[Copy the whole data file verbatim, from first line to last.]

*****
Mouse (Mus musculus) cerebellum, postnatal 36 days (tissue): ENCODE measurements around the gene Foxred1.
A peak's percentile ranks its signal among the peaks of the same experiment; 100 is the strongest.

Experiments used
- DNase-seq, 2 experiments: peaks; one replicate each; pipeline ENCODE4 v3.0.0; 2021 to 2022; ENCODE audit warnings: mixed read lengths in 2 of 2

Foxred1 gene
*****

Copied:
Mouse (Mus musculus) cerebellum, postnatal 36 days (tissue): ENCODE measurements around the gene Foxred1.
A peak's percentile ranks its signal among the peaks of the same experiment; 100 is the strongest.

Experiments used
- DNase-seq, 2 experiments: peaks; one replicate each; pipeline ENCODE4 v3.0.0; 2021 to 2022; ENCODE audit warnings: mixed read lengths in 2 of 2

Foxred1 gene